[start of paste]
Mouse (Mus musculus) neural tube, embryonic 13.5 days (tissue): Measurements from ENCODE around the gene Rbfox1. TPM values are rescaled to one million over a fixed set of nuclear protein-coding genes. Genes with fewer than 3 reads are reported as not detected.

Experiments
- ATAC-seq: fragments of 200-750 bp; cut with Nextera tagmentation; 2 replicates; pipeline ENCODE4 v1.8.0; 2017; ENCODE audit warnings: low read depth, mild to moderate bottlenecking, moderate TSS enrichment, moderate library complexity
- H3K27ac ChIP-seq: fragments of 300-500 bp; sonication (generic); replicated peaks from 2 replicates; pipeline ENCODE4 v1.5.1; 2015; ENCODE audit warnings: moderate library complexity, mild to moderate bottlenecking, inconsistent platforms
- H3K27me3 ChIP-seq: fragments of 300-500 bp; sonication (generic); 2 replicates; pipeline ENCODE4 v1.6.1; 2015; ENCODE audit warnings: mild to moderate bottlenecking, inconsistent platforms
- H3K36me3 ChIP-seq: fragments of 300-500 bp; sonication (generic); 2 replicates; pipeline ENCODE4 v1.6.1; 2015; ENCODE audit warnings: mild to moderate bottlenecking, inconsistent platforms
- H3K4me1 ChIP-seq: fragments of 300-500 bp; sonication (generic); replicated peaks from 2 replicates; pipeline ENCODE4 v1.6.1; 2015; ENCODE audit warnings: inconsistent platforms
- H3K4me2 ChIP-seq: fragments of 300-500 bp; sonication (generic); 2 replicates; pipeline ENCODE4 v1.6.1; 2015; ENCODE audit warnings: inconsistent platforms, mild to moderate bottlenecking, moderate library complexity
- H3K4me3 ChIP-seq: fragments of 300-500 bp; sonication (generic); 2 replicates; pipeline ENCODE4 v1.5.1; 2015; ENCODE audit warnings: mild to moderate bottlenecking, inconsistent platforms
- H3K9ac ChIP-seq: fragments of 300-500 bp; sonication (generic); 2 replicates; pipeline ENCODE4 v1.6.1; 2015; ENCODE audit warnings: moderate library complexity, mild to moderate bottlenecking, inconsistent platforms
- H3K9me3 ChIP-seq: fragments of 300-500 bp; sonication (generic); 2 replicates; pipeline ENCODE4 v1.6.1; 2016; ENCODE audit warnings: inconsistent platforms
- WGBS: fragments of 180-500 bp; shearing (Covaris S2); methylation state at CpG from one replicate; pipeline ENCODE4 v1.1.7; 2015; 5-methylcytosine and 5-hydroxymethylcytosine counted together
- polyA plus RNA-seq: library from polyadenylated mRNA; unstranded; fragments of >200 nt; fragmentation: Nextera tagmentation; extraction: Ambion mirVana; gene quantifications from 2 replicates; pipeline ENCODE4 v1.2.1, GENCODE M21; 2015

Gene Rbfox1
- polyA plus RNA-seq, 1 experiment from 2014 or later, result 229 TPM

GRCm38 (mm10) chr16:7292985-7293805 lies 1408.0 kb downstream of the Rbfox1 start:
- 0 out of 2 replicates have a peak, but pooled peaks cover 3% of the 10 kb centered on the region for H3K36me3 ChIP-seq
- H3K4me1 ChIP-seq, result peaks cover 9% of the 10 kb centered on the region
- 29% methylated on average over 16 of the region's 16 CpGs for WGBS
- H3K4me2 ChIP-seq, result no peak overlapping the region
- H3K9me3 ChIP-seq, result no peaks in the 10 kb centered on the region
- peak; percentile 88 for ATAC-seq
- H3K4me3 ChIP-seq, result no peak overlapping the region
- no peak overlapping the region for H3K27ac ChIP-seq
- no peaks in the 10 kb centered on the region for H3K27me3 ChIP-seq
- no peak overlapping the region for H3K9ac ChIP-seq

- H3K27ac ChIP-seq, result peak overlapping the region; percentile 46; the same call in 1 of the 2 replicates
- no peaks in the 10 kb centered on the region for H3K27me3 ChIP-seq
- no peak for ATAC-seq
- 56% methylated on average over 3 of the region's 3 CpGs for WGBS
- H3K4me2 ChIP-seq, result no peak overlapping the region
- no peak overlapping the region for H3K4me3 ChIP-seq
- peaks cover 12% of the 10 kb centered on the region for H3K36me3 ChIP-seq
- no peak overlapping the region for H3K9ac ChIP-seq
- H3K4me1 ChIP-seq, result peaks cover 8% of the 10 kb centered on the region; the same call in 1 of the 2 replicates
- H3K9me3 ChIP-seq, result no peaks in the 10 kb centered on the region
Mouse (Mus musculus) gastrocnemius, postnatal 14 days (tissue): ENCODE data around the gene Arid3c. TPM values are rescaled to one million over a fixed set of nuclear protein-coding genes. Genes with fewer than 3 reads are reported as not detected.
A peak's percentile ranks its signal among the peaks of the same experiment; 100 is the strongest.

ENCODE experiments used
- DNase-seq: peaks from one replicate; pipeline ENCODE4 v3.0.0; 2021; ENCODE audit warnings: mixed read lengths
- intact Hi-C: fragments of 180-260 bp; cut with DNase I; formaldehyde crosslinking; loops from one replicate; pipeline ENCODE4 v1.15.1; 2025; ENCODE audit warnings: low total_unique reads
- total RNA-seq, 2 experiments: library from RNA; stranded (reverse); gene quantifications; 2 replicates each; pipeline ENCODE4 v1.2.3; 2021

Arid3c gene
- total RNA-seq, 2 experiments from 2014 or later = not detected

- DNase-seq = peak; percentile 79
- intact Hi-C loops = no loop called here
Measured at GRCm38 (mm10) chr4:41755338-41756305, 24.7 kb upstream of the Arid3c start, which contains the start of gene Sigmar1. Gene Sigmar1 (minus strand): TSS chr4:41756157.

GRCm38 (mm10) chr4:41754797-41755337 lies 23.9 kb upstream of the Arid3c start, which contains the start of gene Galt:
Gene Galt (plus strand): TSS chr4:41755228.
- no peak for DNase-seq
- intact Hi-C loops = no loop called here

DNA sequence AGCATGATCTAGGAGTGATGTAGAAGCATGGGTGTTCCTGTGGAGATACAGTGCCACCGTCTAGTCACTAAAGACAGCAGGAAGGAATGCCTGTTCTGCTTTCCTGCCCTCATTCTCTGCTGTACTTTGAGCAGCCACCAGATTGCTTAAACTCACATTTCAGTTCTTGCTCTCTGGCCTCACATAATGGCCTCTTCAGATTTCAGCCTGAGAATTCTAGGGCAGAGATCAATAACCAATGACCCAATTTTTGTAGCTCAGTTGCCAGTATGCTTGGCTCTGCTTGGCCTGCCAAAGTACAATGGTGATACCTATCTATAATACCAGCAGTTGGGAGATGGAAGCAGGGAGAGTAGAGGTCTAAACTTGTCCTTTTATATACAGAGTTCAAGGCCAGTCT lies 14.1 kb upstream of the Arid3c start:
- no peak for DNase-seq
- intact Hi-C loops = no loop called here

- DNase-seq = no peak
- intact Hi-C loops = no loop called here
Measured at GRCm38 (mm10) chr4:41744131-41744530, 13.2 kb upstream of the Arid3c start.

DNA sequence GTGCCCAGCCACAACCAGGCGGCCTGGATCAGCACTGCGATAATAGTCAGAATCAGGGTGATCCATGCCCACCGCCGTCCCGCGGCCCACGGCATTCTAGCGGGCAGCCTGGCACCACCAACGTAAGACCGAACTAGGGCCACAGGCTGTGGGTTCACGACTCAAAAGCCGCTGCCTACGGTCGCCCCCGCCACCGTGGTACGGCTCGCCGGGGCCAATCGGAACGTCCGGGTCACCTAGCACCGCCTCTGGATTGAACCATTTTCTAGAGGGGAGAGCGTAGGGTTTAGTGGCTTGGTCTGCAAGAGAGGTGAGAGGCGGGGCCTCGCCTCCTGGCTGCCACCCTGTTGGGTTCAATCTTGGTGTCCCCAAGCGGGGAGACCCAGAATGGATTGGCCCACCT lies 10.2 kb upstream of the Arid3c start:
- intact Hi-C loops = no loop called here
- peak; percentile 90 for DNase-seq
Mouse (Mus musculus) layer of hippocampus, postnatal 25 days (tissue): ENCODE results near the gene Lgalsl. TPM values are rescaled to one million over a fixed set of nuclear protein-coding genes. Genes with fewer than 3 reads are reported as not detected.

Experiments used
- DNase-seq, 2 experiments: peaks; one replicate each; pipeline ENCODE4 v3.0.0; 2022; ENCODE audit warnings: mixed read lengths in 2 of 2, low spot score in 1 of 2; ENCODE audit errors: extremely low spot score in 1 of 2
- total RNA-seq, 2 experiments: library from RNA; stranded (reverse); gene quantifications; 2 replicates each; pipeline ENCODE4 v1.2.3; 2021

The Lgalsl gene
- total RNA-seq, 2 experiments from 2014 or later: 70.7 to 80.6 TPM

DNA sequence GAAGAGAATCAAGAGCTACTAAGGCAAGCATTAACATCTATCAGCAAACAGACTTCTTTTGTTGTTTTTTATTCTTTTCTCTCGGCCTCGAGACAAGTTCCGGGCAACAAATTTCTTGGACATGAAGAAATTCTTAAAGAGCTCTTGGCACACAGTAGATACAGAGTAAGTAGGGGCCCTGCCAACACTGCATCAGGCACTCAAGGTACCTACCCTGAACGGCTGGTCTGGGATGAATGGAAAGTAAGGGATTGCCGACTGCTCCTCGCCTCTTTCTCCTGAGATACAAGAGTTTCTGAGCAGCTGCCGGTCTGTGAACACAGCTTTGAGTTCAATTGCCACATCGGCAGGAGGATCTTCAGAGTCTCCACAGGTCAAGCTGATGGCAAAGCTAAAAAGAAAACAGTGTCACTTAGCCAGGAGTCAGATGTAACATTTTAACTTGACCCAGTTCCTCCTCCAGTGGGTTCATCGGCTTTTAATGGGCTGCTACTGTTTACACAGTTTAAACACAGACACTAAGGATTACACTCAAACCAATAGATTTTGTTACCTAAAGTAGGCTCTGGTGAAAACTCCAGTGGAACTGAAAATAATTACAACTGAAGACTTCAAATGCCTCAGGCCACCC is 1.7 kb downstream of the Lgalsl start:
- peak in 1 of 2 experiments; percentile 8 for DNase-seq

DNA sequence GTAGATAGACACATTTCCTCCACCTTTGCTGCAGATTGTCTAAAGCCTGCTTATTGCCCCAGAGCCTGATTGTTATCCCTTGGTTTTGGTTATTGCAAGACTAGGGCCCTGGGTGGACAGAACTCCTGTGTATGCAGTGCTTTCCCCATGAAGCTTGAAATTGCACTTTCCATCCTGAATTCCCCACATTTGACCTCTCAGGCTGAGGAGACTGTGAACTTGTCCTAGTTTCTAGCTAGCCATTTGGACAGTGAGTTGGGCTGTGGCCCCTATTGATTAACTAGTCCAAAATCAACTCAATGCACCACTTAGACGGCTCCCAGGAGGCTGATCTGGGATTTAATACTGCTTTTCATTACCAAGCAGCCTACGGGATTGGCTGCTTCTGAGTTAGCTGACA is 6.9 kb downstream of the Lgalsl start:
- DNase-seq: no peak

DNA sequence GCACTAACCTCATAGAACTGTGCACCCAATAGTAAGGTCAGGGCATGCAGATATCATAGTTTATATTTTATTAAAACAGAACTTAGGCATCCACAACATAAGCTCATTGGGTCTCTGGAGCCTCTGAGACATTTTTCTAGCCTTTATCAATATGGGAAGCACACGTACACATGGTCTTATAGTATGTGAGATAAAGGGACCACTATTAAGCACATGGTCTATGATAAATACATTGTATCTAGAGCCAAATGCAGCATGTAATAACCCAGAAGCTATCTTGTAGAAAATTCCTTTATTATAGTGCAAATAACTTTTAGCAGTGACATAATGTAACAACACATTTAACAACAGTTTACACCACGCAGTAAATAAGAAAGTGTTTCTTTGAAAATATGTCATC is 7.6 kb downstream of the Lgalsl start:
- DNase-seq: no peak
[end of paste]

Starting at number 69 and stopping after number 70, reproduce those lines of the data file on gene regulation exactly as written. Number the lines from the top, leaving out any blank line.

DNA sequence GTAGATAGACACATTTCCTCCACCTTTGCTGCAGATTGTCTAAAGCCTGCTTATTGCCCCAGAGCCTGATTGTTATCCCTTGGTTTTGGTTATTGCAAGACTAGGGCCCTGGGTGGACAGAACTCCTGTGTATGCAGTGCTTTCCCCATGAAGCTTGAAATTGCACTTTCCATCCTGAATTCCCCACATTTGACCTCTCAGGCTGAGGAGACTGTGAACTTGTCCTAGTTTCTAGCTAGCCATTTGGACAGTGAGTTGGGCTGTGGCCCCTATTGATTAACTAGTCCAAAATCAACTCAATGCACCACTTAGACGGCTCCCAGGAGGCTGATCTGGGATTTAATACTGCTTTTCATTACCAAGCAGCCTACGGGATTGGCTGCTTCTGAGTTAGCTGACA is 6.9 kb downstream of the Lgalsl start:
- DNase-seq: no peak